Steven Lynch
Ask Steven Ask StevenRSS FeedFeeds  | Archives
The Tuesday column in which Steven Lynch answers your questions on all things cricket. Challenge him on Facebook

Fast hundreds, and batting for a month

Also: most Test runs in sixes, career winning streaks, most ducks in an innings, and best figures in a defeat

Steven Lynch

December 18, 2012

Text size: A | A

Rahul Dravid plays one to the off side, India v West Indies, 1st Test, New Delhi, 3rd day, November 8, 2011
Rahul Dravid: a crease occupier © AFP
Enlarge
Related Links

Who has scored the fastest century on Test debut? Was it Umar Akmal? asked Sabtain Bukhari via Facebook
Surprisingly perhaps, I don't think I've ever seen this particular list anywhere, probably because we often don't have full details, especially for early matches (even more recently we usually have the final innings details, but not always the time in which milestones were reached). Umar Akmal's century on Test debut - 129 for Pakistan against New Zealand in Dunedin in 2009-10 - came up in 132 balls, which is quicker than most, but I think the fastest debut hundred by that yardstick is Dwayne Smith's for West Indies against South Africa in Cape Town in January 2004, which he reached in 93 balls. Smith's hundred came up in 103 minutes, which I believe is also the fastest in terms of time. Abul Hasan of Bangladesh reached his recent debut hundred from 106 balls.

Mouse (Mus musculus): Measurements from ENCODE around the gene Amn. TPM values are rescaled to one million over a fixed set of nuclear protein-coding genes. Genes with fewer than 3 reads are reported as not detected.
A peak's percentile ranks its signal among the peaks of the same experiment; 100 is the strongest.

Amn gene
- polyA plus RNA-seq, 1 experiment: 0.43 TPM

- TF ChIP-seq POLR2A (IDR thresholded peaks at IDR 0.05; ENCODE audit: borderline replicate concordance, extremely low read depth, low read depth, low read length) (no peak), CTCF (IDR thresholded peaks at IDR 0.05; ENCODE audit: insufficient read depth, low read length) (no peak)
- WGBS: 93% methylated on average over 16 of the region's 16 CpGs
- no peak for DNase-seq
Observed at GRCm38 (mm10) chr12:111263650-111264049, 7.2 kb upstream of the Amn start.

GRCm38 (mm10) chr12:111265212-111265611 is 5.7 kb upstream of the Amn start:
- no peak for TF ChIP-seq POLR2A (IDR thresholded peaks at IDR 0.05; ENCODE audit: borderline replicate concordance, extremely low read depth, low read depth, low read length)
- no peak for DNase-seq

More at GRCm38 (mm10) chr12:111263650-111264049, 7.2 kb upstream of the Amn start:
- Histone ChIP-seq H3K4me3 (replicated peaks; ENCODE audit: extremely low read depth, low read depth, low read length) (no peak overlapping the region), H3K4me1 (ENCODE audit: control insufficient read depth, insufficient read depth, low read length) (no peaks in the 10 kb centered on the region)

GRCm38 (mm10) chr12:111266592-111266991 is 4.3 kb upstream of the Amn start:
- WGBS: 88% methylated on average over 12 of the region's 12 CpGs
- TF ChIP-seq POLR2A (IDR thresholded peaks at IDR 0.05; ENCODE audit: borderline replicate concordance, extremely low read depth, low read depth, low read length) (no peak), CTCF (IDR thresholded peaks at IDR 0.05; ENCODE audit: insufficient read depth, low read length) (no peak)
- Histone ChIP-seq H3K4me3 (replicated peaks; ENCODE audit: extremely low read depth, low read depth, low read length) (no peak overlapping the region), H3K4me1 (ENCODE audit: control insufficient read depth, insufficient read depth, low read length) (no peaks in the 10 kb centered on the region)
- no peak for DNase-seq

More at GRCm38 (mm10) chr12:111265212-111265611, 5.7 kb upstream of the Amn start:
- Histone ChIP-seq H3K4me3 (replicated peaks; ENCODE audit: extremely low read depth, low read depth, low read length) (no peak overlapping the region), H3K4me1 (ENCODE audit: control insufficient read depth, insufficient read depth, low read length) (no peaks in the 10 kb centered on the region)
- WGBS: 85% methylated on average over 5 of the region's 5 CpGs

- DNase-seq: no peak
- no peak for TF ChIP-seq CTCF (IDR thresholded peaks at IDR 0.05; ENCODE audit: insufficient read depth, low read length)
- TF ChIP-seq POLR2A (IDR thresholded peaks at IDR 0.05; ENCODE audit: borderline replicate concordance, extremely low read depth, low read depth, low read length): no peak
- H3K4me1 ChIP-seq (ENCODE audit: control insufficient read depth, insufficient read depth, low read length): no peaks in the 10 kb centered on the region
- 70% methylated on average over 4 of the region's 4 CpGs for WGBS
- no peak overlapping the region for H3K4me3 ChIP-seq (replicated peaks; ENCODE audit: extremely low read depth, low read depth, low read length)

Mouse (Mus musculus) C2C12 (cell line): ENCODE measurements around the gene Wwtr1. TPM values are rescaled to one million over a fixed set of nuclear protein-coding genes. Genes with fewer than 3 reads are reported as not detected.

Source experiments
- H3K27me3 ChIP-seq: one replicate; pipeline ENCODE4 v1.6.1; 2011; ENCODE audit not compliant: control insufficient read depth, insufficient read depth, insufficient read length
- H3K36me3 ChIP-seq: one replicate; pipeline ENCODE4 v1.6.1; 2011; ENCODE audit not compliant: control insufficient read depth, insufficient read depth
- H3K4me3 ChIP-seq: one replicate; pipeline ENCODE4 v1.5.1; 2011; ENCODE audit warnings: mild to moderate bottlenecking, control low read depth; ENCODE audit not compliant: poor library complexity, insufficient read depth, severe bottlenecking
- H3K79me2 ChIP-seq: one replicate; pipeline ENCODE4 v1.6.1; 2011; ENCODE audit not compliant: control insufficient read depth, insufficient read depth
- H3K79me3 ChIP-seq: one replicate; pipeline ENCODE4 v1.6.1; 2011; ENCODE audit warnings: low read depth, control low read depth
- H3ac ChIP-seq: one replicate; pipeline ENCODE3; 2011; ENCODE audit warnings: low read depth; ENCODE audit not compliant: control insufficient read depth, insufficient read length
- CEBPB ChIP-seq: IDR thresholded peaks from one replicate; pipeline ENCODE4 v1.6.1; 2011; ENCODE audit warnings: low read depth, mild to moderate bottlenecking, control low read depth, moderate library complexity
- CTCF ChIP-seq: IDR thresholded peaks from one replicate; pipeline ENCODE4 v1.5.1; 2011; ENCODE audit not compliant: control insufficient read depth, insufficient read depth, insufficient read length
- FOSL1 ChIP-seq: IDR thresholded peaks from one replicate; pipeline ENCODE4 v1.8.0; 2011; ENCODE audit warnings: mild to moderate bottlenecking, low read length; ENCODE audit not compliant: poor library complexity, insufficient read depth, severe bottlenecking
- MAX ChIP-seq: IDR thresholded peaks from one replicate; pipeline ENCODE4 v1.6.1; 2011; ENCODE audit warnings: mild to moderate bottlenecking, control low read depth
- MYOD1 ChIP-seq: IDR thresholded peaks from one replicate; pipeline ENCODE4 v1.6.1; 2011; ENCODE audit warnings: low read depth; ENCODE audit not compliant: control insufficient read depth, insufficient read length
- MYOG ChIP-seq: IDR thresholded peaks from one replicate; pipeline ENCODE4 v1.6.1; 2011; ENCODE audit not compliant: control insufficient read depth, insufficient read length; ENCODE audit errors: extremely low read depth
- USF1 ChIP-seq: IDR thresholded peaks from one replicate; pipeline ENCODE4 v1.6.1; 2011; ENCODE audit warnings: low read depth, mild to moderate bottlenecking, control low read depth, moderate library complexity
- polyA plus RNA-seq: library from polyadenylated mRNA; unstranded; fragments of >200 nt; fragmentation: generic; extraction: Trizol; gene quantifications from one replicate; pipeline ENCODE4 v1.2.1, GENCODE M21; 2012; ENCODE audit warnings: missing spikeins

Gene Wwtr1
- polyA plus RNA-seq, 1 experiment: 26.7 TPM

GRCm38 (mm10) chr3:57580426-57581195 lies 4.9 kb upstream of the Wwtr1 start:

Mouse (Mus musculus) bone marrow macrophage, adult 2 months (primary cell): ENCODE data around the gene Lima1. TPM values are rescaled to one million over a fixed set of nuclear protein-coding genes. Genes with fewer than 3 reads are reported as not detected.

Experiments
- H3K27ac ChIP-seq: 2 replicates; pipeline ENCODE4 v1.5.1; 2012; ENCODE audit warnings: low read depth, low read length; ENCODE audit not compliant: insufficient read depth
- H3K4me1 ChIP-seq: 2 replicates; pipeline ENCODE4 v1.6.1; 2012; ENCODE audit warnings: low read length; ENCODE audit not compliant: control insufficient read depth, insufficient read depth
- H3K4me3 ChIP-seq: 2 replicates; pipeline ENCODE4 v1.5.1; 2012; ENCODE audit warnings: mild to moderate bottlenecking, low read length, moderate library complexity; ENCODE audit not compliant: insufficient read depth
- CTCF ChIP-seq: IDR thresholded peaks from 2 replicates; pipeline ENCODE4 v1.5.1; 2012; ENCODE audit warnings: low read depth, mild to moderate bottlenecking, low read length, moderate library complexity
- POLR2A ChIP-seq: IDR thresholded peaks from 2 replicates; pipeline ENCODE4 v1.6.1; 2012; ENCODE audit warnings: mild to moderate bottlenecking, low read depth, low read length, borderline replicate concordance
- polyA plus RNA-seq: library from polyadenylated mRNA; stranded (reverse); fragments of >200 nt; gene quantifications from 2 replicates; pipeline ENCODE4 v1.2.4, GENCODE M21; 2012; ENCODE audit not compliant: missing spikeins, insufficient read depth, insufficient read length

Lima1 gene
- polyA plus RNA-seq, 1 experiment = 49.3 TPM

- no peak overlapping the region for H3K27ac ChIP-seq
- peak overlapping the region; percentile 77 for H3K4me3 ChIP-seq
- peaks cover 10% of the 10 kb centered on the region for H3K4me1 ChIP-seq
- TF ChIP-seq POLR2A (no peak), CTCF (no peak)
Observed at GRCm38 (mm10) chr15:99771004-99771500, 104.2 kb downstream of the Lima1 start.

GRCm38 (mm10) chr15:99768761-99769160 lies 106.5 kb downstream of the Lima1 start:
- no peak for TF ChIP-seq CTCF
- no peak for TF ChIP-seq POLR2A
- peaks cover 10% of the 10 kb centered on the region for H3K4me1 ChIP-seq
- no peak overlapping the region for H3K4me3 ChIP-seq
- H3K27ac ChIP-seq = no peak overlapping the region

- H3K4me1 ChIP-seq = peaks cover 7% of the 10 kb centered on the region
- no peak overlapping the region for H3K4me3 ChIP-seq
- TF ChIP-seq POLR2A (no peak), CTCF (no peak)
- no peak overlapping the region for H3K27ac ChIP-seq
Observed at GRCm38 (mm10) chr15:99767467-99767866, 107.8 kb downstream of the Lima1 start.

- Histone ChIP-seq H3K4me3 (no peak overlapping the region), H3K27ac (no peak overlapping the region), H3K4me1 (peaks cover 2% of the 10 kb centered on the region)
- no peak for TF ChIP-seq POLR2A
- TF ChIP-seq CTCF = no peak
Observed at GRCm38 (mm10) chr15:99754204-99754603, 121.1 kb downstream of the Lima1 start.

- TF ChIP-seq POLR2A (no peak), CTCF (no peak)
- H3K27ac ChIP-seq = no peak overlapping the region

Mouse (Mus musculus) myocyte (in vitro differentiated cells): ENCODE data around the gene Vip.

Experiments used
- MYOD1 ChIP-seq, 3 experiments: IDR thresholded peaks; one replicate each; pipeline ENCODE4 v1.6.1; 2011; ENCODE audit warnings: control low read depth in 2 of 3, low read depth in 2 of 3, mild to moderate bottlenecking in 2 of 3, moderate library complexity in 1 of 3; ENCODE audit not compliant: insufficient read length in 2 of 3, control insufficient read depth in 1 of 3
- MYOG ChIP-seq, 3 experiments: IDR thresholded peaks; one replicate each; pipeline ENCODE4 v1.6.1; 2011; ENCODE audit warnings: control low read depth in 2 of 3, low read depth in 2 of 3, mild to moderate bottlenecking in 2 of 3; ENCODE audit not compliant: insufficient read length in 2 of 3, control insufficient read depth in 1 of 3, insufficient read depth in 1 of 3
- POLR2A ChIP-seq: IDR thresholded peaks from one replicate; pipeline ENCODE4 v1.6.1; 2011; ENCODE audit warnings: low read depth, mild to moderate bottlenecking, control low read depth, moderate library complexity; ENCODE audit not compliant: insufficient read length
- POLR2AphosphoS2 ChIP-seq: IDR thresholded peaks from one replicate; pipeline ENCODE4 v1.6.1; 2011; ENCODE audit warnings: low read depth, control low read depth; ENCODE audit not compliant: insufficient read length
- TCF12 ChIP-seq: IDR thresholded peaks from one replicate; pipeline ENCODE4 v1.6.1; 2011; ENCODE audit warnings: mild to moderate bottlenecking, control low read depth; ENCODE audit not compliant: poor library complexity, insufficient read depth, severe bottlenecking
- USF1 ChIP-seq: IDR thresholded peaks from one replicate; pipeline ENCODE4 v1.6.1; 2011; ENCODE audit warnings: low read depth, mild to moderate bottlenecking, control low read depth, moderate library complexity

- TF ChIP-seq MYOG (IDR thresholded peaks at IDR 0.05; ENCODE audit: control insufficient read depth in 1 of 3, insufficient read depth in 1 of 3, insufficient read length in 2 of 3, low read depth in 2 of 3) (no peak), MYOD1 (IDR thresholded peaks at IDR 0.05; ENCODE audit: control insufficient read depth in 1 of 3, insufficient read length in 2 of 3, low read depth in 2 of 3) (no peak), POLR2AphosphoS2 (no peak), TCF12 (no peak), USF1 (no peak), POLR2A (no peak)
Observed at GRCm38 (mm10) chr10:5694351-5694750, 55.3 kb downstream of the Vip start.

Which batsman has spent most time at the crease in his Test career? asked Ian McDonald from Guyana
The leader here is Rahul Dravid, who batted for 44,129 minutes - around 735 and a half hours, or about a month in all - during his distinguished 164-Test career. Actually he batted for a little longer than that, as annoyingly there's one innings we don't have the minutes for - India's brief (5.2 overs) second knock against New Zealand in Hamilton in March 2009, in which he scored 8 not out. Dravid is about 60 hours ahead of Sachin Tendulkar, who (before the final Test in Nagpur) had been at the crease for 40,486 minutes.